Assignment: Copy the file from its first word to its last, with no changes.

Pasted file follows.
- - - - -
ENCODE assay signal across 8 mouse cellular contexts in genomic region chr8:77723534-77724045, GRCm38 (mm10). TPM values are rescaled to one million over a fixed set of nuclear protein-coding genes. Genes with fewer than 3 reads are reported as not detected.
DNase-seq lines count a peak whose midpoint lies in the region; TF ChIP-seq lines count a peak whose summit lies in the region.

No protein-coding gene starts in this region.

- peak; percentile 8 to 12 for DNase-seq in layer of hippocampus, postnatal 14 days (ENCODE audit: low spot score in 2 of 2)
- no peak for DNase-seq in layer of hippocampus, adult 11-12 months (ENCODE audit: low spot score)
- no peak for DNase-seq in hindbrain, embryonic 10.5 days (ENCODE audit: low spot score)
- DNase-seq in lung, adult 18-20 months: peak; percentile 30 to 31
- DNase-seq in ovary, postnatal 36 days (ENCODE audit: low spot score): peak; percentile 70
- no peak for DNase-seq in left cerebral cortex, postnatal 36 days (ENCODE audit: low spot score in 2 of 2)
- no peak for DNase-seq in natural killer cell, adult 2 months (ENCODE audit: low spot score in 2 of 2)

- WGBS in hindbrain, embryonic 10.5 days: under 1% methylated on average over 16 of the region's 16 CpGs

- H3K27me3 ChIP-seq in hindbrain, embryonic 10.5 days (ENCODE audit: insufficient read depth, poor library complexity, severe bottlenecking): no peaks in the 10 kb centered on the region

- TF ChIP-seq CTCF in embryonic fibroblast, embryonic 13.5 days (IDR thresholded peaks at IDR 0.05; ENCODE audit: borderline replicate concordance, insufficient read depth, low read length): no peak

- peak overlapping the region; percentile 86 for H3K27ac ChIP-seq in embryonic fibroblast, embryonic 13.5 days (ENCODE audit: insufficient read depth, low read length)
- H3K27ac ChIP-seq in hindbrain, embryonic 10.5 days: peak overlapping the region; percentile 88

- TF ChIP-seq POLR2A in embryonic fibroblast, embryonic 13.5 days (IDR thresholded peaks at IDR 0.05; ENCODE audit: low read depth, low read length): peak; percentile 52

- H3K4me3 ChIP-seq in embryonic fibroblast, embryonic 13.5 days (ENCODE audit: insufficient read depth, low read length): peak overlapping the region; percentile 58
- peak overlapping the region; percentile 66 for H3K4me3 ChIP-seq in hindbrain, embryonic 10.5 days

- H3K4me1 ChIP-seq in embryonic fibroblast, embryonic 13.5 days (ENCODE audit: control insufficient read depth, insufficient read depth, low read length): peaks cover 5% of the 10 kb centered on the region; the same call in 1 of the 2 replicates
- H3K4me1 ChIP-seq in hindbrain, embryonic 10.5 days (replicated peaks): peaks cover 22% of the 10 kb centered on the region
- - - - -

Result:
ENCODE assay signal across 8 mouse cellular contexts in genomic region chr8:77723534-77724045, GRCm38 (mm10). TPM values are rescaled to one million over a fixed set of nuclear protein-coding genes. Genes with fewer than 3 reads are reported as not detected.
DNase-seq lines count a peak whose midpoint lies in the region; TF ChIP-seq lines count a peak whose summit lies in the region.

No protein-coding gene starts in this region.

- peak; percentile 8 to 12 for DNase-seq in layer of hippocampus, postnatal 14 days (ENCODE audit: low spot score in 2 of 2)
- no peak for DNase-seq in layer of hippocampus, adult 11-12 months (ENCODE audit: low spot score)
- no peak for DNase-seq in hindbrain, embryonic 10.5 days (ENCODE audit: low spot score)
- DNase-seq in lung, adult 18-20 months: peak; percentile 30 to 31
- DNase-seq in ovary, postnatal 36 days (ENCODE audit: low spot score): peak; percentile 70
- no peak for DNase-seq in left cerebral cortex, postnatal 36 days (ENCODE audit: low spot score in 2 of 2)
- no peak for DNase-seq in natural killer cell, adult 2 months (ENCODE audit: low spot score in 2 of 2)

- WGBS in hindbrain, embryonic 10.5 days: under 1% methylated on average over 16 of the region's 16 CpGs

- H3K27me3 ChIP-seq in hindbrain, embryonic 10.5 days (ENCODE audit: insufficient read depth, poor library complexity, severe bottlenecking): no peaks in the 10 kb centered on the region

- TF ChIP-seq CTCF in embryonic fibroblast, embryonic 13.5 days (IDR thresholded peaks at IDR 0.05; ENCODE audit: borderline replicate concordance, insufficient read depth, low read length): no peak

- peak overlapping the region; percentile 86 for H3K27ac ChIP-seq in embryonic fibroblast, embryonic 13.5 days (ENCODE audit: insufficient read depth, low read length)
- H3K27ac ChIP-seq in hindbrain, embryonic 10.5 days: peak overlapping the region; percentile 88

- TF ChIP-seq POLR2A in embryonic fibroblast, embryonic 13.5 days (IDR thresholded peaks at IDR 0.05; ENCODE audit: low read depth, low read length): peak; percentile 52

- H3K4me3 ChIP-seq in embryonic fibroblast, embryonic 13.5 days (ENCODE audit: insufficient read depth, low read length): peak overlapping the region; percentile 58
- peak overlapping the region; percentile 66 for H3K4me3 ChIP-seq in hindbrain, embryonic 10.5 days

- H3K4me1 ChIP-seq in embryonic fibroblast, embryonic 13.5 days (ENCODE audit: control insufficient read depth, insufficient read depth, low read length): peaks cover 5% of the 10 kb centered on the region; the same call in 1 of the 2 replicates
- H3K4me1 ChIP-seq in hindbrain, embryonic 10.5 days (replicated peaks): peaks cover 22% of the 10 kb centered on the region